Fig. WH 191
The compressed air system installed in the 214. 224 supplies the brake system and switches the hydraulically blockable swing axle stabilizing system.
Standard Compressed Air System
(1) 106 cm3 compressor
The air compressor takes in air from the combustion air line behind the dry-type filter for the diesel engine (as clean air is taken in, no intake filter is required). The compressed air is available at the pressure connection. The compressor is pressure-oil lubricated, i.e. it is connected to the diesel engine lubrication circuit. Avoid starting up dry before initial startup of machine or after repairs, i.e. fill compressor crankcase with oil first.
(2) Pressure control valve
The pressure control valve is an automatic reversing valve which maintains the prescribed pressure in the air tanks. When the system has reached maximum air pressure, the control valve switches the compressor to idle, i.e. zero delivery. If the pressure in the system drops too low, the control valve switches the compressor on again.
Cut-out pressure of control valve: 7.3 bar (730 kPa)
Cut-in pressure of control valve: 6.6 bar (660 kPa)
The tire inflator connection is also on the control valve. Reduce pressure of compressed air system below cut-in pressure of control valve, 6.6 bar (660 kPa) (open drain valves on air tanks), as no air is delivered during idle running.
(3) Antifreeze pump
The antifreeze pump allows injection of antifreeze and prevents freezing-up and formation of ice in the air tanks, tubes and valves. Access is by opening the rear lefthand door.
For adding antifreeze and checking level (as well as in frost-free months) the pin with the T-handle should be pressed in against the housing. Then lower stop and lock with a 90° turn. The plug with dipstick can then be slackened and methylated spirit (ethyl alcohol) poured in as antifreeze.
When the plug is removed, air may be heard to escape through a pressure compensation hole. Fill through a funnel, which should be raised enough for the air to escape from the filter. Close filler neck again and place pin with T-handle in antifreeze position.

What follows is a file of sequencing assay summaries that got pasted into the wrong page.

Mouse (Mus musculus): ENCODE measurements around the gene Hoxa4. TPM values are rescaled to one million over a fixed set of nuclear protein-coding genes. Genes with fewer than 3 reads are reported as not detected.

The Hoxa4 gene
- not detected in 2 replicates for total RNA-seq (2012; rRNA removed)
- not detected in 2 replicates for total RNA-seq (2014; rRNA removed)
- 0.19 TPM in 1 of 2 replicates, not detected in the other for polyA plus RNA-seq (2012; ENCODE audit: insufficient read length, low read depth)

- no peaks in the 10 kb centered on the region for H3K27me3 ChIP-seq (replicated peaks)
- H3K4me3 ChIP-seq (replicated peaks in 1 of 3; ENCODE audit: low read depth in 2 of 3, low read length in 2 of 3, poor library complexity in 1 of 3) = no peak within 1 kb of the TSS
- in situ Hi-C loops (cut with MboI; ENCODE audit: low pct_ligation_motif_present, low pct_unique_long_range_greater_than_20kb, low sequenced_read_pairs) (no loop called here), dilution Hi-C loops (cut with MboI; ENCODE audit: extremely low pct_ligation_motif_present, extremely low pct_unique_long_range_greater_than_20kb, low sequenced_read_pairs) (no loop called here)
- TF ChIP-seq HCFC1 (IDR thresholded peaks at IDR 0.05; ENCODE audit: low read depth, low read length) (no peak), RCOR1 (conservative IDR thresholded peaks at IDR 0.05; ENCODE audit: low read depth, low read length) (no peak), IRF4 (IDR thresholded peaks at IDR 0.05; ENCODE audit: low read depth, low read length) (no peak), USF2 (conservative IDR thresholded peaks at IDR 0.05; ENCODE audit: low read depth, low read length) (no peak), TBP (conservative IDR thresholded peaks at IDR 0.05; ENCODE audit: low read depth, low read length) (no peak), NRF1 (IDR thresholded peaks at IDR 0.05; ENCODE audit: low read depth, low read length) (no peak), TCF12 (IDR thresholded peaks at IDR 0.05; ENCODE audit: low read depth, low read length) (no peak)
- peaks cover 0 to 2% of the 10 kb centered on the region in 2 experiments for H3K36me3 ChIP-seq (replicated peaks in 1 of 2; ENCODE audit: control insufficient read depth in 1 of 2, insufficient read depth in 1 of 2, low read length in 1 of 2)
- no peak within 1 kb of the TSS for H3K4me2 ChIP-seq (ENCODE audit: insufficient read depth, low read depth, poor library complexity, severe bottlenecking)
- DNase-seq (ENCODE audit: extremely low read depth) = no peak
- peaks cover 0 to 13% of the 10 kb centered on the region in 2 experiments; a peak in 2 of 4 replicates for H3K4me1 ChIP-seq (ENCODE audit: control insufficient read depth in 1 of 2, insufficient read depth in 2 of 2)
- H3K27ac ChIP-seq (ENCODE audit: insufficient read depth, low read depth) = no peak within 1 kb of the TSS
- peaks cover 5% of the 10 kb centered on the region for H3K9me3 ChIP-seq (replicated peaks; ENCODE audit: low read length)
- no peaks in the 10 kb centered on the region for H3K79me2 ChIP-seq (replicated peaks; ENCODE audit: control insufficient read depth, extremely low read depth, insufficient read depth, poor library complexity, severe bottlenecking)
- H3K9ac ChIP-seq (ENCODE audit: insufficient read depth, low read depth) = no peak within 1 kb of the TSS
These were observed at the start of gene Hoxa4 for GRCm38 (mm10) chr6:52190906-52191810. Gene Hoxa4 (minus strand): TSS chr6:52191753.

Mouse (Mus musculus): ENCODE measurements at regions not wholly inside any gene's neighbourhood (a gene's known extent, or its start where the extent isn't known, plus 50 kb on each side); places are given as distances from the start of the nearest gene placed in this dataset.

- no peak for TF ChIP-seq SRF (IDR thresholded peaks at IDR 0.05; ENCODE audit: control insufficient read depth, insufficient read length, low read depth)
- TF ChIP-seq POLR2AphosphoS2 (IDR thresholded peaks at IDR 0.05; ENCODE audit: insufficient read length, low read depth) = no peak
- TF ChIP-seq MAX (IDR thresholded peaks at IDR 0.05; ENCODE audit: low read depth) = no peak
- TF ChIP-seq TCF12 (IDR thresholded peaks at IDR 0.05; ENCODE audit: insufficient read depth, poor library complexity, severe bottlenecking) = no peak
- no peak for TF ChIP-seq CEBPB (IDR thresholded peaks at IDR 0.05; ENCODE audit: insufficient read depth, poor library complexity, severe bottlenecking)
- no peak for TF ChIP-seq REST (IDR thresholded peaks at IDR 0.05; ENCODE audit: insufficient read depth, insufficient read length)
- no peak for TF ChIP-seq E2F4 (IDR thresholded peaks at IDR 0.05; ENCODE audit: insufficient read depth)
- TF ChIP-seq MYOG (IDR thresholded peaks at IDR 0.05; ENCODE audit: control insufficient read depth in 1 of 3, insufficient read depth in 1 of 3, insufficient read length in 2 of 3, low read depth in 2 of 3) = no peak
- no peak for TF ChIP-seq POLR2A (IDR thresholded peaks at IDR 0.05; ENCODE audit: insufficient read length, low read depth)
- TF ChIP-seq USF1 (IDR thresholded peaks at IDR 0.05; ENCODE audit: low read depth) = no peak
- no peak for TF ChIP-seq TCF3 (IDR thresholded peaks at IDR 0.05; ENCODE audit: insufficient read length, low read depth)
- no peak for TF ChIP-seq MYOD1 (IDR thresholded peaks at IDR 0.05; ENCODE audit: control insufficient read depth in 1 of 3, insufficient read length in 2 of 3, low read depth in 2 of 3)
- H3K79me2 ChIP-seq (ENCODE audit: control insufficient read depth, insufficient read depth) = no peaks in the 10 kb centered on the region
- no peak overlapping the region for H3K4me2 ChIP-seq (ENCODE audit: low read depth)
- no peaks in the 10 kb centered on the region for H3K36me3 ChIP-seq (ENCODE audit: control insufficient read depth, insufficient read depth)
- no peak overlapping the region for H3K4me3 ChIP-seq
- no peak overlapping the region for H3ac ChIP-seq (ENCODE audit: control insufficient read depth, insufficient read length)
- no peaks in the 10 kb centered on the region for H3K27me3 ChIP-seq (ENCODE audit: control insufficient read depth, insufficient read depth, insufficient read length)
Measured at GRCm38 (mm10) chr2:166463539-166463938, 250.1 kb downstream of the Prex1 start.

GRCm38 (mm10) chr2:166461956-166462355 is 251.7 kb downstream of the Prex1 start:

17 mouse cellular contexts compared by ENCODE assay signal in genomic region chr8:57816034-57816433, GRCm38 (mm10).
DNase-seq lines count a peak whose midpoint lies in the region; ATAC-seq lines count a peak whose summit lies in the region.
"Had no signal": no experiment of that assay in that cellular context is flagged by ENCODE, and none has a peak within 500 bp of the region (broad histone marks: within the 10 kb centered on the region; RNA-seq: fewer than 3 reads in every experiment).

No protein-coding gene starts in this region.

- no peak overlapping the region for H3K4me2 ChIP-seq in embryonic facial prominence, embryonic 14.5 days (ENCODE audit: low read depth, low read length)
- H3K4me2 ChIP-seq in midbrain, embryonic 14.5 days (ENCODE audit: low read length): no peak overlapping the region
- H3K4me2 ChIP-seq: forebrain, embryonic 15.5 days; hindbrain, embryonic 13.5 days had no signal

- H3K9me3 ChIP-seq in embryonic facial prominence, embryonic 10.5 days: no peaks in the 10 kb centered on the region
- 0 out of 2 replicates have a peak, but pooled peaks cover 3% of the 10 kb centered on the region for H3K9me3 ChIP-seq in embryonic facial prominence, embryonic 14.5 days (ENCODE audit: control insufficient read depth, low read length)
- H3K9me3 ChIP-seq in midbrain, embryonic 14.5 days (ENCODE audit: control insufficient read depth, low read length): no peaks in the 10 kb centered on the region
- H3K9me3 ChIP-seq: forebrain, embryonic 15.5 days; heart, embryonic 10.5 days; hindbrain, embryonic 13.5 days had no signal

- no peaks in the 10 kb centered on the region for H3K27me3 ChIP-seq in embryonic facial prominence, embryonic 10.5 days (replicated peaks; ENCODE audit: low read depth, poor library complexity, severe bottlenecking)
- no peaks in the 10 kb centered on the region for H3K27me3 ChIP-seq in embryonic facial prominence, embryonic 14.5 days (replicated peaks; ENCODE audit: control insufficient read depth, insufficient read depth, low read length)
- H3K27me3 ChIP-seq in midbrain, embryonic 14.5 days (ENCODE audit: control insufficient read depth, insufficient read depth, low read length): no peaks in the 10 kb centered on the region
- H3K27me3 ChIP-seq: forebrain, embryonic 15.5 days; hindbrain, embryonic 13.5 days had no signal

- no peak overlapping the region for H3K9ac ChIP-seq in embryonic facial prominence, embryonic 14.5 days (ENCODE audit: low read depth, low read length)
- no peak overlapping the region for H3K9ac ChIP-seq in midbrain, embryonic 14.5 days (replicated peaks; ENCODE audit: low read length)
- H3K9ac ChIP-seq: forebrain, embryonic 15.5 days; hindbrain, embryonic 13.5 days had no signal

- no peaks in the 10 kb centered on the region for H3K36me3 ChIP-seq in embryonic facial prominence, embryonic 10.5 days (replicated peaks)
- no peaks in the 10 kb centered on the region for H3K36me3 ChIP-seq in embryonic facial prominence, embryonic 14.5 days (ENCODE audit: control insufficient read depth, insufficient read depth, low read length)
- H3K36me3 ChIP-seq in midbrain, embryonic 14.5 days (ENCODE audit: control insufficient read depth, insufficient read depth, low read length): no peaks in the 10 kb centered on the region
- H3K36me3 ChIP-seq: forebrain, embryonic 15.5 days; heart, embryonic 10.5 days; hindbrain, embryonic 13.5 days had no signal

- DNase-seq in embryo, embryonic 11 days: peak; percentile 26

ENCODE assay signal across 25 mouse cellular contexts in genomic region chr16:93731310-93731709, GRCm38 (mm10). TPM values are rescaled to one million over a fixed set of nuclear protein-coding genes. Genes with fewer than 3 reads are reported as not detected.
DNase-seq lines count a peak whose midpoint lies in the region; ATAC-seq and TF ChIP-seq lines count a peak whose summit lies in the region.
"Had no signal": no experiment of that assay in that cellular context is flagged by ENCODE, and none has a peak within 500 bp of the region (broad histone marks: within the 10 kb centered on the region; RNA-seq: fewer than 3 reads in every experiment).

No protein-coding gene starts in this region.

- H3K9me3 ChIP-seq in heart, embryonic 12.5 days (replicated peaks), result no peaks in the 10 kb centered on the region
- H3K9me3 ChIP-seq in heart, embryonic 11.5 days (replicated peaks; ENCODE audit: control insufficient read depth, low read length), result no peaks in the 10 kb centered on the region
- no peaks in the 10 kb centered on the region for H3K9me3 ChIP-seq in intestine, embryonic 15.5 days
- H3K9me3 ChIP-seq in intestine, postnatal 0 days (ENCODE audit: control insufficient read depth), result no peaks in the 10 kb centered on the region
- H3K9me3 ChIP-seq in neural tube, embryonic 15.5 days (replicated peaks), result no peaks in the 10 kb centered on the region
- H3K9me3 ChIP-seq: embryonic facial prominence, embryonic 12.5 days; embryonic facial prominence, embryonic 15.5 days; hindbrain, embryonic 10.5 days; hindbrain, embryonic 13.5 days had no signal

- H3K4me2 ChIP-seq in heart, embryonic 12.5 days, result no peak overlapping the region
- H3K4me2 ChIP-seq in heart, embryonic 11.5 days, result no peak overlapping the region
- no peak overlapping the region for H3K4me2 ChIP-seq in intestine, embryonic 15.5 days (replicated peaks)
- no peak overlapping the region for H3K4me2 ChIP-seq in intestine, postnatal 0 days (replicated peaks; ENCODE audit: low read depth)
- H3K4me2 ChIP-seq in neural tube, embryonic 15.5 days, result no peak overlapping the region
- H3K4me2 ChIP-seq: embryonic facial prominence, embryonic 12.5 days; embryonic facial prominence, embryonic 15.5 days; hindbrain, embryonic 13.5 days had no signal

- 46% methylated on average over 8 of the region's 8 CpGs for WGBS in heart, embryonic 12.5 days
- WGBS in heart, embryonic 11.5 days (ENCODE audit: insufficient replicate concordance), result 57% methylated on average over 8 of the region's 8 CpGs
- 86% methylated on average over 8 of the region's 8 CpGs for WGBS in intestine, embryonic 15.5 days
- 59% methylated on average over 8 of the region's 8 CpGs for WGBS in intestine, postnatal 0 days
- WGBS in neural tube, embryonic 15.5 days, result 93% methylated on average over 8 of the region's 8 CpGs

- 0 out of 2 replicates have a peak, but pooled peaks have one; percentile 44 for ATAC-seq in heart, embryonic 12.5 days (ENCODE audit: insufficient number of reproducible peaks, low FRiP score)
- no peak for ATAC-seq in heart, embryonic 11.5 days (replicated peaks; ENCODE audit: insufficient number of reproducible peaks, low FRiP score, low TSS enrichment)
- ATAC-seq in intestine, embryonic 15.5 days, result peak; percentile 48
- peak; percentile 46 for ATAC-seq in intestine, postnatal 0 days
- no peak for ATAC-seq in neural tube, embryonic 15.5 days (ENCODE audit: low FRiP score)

During winter, 5°C and below, pull up T-handle.
Summer and Adding Position
Press T-handle down against stop and turn through 90°.
(4) 20 liter air tank for service brake
(5) 10 liter air tanks for handbrake (parking brake) and other actuators (continuous locking of service brake and swing axle stabilizing valve). The first of these brakes is for the handbrake.
(6) Drain valves
Located at the lowest point of the air tanks for draining off water. In winter conditions, they should be operated daily by pushing to the side.
(7) Overflow check valve
When the pressure in one air tank has reached 6 bar (600 kPa), the overflow valves permit air to flow into the next tank. They also prevent the first tank from being filled from the subsequent tank (no return flow).
(8) Brake valve
The brake valve is used for operating the service brake. By means of a pedal, an amount of compressed air determined by pedal travel is driven out of connection Z1 and reaches the single-chamber brake cylinder, item 13, by way of the 2-way valve, item 10, and the swivel (connection 3), item 17. The single-chamber brake cylnder is connected to the main cylinder (hydraulic), item 15. The force produced in the single-chamber brake cylinder is transmitted to the main cylinder, where it is converted into hydraulic pressure. This then acts on the wheel cylinders of the four wheel brakes.
The connection for the brake light switch (pressure switch), item 14, and for the double air pressure gauge, item 9, are also on the brake valve.
(9) Double air pressure gauge
Indicates supply air and air discharged for the service brake.
(10) Two-way valve
Needed for alternative operation of either the service brake or the continuous locking of service brake with 3/2-way directional valve, item 11.
(11) 3/2-way directional valve
a. Activation of continuous locking of service brake.
b. Activation of swing axle stabilizing valve (automatic pilot valve), item 19.
(12) Pressure switch, 3 bar (300 kPa) setting
From 0 to 3 bar (0 to 300 kPa) air pressure, the pressure switch energizes a fault light on the instrument panel and at the same time a hydraulic electromagnetic valve, which is integrated in the pilot-control line from the running gear control valve to the left valve block.
NOTE: Handbrake locked when spring brake cylinder, item 18, vented. Fault light in cab and running gear blocked.
(13) Single-chamber brake cylinder
Supplies force to main hydraulic cylinder, item 15, by means of compressed air discharge.
(14) Pressure switch, 0.5 bar (50 kPa) setting
At a braking pressure of 0.5 (50 kPa) bar and above, the brake lights receive current (turns on).
(15) Main cylinder
Conversion of pneumatic force into hydraulic pressure for the wheel cylinders. The compensating tank, mounted directly on top, supplies the main cylinder with brake fluid.
(16) Handbrake valve
When the line to the spring brake cylinder, item 18, is vented the handbrake is on.
When the line is aerated, the compressed air reaches the spring brake cylinder, item 18, via the swivel (connection 1), item 17, and releases the handbrake.
NOTE: See explanation for pressure switch, item 12.
(17) Hydraulic swivel for three compressed air passages.
(18) Spring brake cylinder (single-acting cylinder)
Release pressure: 3 bar (300 kPa)
(19) Swing-axle stabilizer valve
For blocking the swing axle (front axle). An air cylinder switches the hydraulic part of the valve.